Effective Settings for Active FX and Deep FX or Total FX?

Can someone please explain the settings that are used for Active FX and Deep FX? My MD used 17 mJ at a density of 1 (size 7) for my neck and 22.5 mJ at a density of 2 (size 5) for my face.

I don't understand this. Is this an effective setting for Deep FX?

I honestly see no improvement to skin quality. I don't smoke or sunbathe, and use high SPF sunscreen religiously. The quality of skin on my neck is rough and crepey (I don't need a facelift). My neck healed quickly (3 days), but am still red on the lower half of my face. My doctor is very experienced, and said mild redness with Deep FX is expected. Comments would be appreciated.

Doctor Answers 1

Deep FX settings Depend on Skin Type and Thickness

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Deep FX Laser is a CO2 laser which is focused into very tiny spikes designed to stimulate Collagen production and tightening by slightly penetrating the dermis. A density of 1 or 2 sounds very normal. This is how close together the laser spikes are. You don't want a very high density when it comes to deep FX so these densities are correct. The facial skin has more hair follicles and oil glands which help it heal more quickly, so the density can be higher on the face than on the neck.

The power behind each laser spike is the millijoule or mJ amount and again this can be as low as 5 for very thin eyelid skin to higher settings for thicker cheek and neck skin. The settings I use are slightly less than what you have listed but these still seem within a reasonable range. Again with the facial skin having more healing capability the power can be higher on this skin. One down side to this is you are red for a few days longer which explains your lower face redness.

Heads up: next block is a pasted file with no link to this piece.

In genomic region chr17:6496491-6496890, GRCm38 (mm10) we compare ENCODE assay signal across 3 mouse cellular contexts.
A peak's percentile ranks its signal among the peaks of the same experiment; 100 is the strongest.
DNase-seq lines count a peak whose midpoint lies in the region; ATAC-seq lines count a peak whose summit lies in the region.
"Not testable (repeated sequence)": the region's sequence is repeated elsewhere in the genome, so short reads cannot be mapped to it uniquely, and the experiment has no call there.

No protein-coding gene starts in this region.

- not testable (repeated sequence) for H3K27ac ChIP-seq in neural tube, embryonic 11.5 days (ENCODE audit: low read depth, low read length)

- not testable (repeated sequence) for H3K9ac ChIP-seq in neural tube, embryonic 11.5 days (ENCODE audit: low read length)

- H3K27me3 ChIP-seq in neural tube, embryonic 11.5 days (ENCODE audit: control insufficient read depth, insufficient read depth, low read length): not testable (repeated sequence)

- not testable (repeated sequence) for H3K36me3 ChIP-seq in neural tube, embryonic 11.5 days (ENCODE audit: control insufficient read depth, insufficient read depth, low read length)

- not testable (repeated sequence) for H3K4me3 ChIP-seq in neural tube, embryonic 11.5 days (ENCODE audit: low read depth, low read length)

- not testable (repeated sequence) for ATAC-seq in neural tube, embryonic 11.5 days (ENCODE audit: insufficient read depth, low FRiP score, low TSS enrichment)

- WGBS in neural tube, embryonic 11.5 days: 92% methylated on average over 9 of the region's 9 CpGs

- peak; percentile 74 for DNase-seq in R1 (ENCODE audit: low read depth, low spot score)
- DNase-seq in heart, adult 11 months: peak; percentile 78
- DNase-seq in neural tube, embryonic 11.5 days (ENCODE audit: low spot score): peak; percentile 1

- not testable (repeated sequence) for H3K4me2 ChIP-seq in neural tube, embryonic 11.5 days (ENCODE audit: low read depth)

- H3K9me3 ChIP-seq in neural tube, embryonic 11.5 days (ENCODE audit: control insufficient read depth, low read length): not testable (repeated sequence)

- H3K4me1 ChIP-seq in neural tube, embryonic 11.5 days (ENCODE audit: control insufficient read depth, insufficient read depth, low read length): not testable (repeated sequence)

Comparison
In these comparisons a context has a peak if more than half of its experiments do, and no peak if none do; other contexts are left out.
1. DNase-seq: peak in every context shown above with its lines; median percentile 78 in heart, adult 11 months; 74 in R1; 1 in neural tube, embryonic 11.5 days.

Fitzpatrick skin types are also important and these basically mean the darker the skin ( Fitzpatrick Type III and Type IV) the more conservative the settings. Lighter skin (Fitzpatrick Type I and Type II) is less likely to have pigmentation problems so the settings can generally be more aggressive.

The size (1 - 7) is just how big a pattern is lasered each time you press the pedal. This is roughly in millimeters and is at the preference of the surgeon. It does not affect the result.

Improvements from deepFX alone (without active FX) are harder to see and take longer to appear as the collagen takes several weeks or months to remodel. So be sure to give the skin adequate time to heal and contract. I tell my patients we will retake photographs at 6 months after the surgery. A good indicator is the wrinkles on the lower lids since improvement here is easier to see. I often combine the deep FX with Active FX laser (Total FX) to give patients a more visible change early on. This is appropriate for those with sun damage and wrinkles. The redness and swelling takes a few days longer to go away when these are combined. It is still a lot less downtime than a traditional resurfacing ultra pulsed CO2 laser which stays slightly red for 2 - 3 months depending on the settings used. I use the ultra pulsed CO2 resurfacing laser only for severe sun damage and deep wrinkles in lighter skin types.

None of the settings you mention are active FX settings. Typically the mJ settings are 90 - 125 and the density can be from 1 - 5 again depending on skin thickness, location and Fitzpatrick skin type. I use a power of 90 mJ and density of 3 on the lower lids while on the hardier neck skin I will use a power of 125 mJ and density of 4. (At a density of 5 or greater you are essentially doing complete resurfacing like the traditional ultra pulsed CO2 laser.) On the neck since healing is not as rapid the settings must be turned way down to a power of about 50 mJ and a density of 1 or 2. Thus the ability to improve wrinkles on the neck is far less.

Finally, don't be afraid to ask your plastic surgeon these same questions. He/she should be willing to fill you in and reassure you during the post operative period. That's part of our job.

These answers are for educational purposes and should not be relied upon as a substitute for medical advice you may receive from your physician. If you have a medical emergency, please call 911. These answers do not constitute or initiate a patient/doctor relationship.